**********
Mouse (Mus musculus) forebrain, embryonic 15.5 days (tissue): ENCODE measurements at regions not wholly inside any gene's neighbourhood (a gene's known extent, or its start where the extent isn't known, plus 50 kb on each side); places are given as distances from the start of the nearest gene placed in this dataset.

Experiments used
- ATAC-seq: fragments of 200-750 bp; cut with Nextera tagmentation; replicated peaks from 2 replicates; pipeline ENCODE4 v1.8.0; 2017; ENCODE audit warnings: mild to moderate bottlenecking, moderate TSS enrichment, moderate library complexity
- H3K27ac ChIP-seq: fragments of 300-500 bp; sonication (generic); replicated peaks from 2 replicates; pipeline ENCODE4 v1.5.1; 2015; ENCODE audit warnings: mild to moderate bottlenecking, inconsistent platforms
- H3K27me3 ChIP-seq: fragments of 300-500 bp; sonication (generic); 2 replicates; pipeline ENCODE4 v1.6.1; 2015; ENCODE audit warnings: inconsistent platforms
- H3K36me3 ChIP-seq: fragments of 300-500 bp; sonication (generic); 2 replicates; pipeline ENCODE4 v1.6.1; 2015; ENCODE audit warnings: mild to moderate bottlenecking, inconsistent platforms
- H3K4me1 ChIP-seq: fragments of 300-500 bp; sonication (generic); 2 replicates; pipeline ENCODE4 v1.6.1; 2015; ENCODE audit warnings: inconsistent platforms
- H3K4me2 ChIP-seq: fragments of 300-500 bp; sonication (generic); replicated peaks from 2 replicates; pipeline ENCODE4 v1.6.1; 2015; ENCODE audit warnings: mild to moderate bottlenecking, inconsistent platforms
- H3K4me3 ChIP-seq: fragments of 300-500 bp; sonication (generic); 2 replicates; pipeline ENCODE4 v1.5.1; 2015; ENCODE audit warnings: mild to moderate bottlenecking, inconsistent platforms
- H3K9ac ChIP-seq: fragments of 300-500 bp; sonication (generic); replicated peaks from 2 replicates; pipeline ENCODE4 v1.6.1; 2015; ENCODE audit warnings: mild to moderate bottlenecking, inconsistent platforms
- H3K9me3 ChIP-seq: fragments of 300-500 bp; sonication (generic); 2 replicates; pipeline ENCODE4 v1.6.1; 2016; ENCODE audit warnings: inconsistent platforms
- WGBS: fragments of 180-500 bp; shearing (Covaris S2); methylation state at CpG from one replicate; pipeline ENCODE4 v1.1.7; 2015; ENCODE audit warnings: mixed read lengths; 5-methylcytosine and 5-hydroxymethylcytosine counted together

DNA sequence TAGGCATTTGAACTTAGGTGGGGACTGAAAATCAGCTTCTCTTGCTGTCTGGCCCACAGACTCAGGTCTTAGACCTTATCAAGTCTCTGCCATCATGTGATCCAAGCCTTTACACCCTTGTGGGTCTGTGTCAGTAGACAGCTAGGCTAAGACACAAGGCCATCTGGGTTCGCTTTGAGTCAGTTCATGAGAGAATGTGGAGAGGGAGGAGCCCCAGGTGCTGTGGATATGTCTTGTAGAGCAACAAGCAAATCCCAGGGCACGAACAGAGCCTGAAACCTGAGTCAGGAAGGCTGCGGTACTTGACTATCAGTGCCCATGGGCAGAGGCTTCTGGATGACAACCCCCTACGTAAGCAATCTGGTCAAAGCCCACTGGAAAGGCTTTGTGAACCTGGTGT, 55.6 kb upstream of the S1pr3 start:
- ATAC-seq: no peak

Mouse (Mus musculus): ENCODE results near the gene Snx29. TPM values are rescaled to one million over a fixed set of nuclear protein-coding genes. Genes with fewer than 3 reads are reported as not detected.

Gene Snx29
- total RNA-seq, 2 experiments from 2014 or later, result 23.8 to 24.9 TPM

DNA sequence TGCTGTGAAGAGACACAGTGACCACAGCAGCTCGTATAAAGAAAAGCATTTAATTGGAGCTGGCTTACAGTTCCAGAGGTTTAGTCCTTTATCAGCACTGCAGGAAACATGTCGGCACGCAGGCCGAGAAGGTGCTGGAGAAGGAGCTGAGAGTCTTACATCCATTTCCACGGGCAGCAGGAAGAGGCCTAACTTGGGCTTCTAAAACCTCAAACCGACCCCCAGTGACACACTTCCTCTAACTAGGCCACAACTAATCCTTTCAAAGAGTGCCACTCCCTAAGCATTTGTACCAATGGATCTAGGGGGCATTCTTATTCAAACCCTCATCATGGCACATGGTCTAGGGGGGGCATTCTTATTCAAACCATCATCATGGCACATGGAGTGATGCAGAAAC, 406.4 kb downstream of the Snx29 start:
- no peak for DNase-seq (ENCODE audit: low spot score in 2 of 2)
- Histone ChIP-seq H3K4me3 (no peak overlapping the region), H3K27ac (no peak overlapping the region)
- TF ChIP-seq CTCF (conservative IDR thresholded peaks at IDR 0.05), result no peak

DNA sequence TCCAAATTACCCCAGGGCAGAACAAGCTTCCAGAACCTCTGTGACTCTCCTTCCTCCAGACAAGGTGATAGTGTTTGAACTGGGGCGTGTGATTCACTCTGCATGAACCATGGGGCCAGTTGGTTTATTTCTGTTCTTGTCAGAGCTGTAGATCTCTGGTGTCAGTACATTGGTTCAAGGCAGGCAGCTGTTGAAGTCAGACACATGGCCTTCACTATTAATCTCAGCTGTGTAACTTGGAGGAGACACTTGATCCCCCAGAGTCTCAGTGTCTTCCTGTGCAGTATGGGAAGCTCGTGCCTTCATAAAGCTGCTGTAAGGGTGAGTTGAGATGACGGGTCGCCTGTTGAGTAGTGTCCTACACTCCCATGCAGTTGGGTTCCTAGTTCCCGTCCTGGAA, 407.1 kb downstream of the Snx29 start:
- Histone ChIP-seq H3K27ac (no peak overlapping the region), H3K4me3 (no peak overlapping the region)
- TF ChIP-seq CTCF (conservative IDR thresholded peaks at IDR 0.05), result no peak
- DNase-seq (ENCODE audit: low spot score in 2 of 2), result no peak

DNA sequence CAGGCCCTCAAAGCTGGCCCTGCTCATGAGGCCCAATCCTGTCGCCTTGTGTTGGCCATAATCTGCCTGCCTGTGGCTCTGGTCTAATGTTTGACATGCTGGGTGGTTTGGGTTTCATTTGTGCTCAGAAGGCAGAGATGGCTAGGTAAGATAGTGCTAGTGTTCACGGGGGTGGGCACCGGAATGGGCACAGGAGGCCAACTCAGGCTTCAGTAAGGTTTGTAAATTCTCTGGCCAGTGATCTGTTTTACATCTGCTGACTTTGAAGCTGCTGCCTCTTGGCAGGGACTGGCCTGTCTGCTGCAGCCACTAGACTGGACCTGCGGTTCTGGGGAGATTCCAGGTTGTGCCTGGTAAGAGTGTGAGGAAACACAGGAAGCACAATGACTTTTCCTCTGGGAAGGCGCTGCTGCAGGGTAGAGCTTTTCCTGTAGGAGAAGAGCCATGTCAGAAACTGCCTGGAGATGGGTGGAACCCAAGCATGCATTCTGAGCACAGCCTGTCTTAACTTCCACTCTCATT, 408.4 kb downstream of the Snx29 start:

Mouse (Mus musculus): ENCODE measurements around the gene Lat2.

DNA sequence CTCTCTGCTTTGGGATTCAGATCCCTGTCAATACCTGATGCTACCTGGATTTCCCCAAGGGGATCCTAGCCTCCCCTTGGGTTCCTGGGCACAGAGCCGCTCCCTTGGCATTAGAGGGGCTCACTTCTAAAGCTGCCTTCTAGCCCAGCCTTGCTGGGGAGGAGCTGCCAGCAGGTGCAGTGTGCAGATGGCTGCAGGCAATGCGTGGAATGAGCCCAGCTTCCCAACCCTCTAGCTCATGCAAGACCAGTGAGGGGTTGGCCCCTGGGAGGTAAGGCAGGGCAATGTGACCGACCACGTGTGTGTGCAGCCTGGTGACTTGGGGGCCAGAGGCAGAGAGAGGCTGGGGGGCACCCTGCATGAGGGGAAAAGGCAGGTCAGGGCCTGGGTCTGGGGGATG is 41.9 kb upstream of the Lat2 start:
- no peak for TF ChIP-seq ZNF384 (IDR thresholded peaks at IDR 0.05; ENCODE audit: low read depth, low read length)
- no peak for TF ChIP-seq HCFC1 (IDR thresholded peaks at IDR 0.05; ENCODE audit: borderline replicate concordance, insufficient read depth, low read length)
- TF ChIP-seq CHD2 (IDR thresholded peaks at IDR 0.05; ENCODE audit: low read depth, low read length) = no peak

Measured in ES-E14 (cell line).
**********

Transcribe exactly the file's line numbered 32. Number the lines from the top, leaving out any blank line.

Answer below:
Measured in ES-E14 (cell line).